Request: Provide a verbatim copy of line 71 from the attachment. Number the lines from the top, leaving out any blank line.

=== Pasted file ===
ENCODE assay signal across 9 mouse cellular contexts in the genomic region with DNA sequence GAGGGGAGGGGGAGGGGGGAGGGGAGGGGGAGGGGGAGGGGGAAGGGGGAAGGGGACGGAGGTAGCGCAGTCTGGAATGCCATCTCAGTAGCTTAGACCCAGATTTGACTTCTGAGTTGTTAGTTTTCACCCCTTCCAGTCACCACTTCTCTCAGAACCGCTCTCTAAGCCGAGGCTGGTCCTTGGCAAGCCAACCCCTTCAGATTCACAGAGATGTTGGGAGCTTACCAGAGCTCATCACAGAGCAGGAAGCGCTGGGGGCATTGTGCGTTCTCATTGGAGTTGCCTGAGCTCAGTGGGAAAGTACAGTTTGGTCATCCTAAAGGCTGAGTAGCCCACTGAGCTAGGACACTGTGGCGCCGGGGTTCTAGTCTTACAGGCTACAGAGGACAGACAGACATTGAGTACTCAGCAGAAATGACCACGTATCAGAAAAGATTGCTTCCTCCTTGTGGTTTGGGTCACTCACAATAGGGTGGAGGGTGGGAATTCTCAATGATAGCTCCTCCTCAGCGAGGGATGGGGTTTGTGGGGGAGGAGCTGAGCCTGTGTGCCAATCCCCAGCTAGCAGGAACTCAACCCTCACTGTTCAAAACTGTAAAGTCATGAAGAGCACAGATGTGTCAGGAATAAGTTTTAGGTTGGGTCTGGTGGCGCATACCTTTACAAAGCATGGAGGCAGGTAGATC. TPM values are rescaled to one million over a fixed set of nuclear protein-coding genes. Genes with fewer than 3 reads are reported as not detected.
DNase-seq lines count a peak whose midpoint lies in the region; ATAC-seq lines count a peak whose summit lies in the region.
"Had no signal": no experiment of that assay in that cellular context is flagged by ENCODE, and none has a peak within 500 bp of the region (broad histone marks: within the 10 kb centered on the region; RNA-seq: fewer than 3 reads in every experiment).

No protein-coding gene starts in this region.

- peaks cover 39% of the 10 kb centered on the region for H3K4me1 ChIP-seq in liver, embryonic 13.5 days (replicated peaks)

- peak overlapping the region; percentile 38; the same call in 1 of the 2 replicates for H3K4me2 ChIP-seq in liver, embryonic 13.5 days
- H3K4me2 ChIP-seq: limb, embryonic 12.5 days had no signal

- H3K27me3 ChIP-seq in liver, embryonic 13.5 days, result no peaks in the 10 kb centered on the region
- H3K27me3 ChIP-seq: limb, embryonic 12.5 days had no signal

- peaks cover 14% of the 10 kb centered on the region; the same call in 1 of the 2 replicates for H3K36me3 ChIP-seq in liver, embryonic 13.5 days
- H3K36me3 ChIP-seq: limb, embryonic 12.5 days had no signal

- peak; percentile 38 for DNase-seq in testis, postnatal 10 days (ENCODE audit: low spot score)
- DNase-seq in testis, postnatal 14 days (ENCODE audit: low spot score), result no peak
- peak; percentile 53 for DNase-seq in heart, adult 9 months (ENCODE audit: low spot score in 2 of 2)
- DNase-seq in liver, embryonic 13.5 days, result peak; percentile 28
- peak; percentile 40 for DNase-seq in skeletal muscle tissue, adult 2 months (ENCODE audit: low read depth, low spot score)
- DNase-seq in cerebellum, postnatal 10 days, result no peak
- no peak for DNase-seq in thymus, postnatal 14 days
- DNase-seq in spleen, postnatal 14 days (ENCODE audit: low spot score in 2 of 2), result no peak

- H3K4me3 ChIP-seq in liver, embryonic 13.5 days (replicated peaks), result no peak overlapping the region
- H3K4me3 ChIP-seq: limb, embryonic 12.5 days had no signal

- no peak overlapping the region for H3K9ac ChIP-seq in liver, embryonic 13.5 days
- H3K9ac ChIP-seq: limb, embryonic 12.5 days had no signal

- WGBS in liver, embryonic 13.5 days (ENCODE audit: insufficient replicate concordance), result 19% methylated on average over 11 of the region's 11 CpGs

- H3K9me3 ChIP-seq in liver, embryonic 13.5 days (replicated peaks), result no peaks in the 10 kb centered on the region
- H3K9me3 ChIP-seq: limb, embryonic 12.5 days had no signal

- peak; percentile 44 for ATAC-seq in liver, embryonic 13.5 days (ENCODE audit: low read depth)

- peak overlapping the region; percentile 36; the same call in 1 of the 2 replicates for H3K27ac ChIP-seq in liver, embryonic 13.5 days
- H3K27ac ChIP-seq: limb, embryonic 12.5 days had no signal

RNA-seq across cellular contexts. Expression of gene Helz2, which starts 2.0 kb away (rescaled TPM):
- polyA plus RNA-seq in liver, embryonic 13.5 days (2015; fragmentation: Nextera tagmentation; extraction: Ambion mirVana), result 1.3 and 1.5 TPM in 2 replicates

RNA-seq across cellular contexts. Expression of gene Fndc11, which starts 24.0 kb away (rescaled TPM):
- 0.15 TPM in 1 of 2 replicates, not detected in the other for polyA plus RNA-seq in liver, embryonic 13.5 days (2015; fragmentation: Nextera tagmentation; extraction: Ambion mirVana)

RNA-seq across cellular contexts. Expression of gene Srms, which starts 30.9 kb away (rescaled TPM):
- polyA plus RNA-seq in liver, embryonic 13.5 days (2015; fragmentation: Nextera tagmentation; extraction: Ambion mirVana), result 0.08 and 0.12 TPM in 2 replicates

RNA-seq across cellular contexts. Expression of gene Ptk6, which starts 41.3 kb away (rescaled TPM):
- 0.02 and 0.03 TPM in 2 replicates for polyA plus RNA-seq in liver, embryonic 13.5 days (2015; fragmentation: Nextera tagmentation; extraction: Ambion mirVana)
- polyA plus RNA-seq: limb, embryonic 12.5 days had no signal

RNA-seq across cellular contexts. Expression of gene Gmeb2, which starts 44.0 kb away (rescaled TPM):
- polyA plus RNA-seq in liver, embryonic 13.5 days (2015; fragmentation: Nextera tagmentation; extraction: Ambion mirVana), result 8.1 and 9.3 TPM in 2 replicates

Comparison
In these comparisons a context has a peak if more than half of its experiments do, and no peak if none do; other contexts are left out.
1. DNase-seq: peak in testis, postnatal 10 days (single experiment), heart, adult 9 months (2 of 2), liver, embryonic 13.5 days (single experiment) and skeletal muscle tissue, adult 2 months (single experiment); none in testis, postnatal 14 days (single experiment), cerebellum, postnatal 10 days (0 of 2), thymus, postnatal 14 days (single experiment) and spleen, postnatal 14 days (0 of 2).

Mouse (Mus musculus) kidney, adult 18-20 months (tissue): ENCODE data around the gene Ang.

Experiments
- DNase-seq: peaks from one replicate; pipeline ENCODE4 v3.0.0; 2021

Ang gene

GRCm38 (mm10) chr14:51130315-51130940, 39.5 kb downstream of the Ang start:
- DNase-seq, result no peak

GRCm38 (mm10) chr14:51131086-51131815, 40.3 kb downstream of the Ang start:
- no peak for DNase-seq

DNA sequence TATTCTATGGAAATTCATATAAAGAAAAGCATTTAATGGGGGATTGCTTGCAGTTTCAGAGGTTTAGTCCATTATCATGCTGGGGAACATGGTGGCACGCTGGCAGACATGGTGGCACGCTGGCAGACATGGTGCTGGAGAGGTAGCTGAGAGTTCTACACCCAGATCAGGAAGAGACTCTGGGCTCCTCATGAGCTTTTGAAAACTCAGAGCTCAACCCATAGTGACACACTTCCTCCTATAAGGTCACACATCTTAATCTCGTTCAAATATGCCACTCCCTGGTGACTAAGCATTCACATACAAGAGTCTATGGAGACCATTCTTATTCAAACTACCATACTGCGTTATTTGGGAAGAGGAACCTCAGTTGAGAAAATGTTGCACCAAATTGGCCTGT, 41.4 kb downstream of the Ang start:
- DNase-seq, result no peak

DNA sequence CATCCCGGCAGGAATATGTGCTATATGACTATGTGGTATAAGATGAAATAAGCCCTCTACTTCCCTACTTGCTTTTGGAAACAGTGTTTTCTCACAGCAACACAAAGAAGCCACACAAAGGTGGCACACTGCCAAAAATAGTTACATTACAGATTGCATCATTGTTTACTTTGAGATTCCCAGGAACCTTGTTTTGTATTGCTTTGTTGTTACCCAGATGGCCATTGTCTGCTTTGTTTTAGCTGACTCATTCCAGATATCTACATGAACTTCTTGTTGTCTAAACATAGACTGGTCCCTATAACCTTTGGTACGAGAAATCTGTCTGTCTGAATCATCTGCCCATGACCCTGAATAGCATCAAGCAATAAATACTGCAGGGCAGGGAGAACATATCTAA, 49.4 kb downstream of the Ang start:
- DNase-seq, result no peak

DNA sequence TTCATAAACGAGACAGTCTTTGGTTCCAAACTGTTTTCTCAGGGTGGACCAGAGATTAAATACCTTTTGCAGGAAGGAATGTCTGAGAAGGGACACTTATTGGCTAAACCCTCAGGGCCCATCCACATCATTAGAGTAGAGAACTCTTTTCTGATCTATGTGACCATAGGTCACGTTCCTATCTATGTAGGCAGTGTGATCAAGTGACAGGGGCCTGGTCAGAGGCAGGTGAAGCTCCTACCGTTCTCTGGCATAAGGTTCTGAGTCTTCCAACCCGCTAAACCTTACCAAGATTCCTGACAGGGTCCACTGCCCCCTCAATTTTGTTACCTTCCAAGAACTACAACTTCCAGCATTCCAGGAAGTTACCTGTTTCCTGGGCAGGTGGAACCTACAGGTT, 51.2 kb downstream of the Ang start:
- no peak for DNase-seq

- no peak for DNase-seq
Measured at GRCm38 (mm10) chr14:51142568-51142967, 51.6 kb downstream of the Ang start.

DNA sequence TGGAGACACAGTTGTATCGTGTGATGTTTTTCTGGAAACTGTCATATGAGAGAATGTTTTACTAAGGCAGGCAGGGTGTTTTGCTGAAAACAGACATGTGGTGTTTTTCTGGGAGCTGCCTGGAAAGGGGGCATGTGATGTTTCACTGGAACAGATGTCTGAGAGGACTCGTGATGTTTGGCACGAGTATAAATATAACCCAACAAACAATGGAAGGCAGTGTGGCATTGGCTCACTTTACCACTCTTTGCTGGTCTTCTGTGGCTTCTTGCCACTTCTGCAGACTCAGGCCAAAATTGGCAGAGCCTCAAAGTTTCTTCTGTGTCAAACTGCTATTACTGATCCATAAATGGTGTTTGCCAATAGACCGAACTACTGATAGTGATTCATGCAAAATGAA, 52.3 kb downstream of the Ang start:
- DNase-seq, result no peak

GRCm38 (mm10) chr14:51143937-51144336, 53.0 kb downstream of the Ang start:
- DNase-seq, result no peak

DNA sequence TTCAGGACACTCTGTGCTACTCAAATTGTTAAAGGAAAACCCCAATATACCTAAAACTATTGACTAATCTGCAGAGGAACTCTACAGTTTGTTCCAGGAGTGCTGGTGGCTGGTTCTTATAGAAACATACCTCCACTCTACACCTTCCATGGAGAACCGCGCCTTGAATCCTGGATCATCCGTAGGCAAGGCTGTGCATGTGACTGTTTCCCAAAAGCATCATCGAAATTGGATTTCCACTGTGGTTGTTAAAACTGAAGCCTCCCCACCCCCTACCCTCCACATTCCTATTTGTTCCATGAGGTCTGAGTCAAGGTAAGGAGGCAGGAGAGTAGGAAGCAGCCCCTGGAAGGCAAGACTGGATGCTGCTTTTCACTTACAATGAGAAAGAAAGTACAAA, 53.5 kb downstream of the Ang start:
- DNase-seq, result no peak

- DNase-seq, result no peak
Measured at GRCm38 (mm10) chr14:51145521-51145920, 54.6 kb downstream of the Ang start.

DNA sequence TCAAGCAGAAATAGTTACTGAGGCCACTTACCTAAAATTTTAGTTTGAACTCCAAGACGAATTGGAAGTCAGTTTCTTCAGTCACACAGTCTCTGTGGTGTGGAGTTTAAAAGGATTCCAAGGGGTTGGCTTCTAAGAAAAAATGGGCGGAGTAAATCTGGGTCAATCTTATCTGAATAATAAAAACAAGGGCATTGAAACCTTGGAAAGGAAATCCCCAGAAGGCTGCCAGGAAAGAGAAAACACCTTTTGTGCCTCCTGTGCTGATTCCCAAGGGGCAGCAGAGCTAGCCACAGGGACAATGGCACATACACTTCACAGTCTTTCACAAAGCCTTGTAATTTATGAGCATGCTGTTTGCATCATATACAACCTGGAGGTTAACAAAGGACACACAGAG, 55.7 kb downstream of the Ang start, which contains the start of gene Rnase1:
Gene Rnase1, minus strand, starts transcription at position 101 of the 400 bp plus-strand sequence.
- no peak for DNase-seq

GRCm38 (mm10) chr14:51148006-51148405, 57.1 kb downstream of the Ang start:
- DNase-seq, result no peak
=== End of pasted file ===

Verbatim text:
GRCm38 (mm10) chr14:51148006-51148405, 57.1 kb downstream of the Ang start: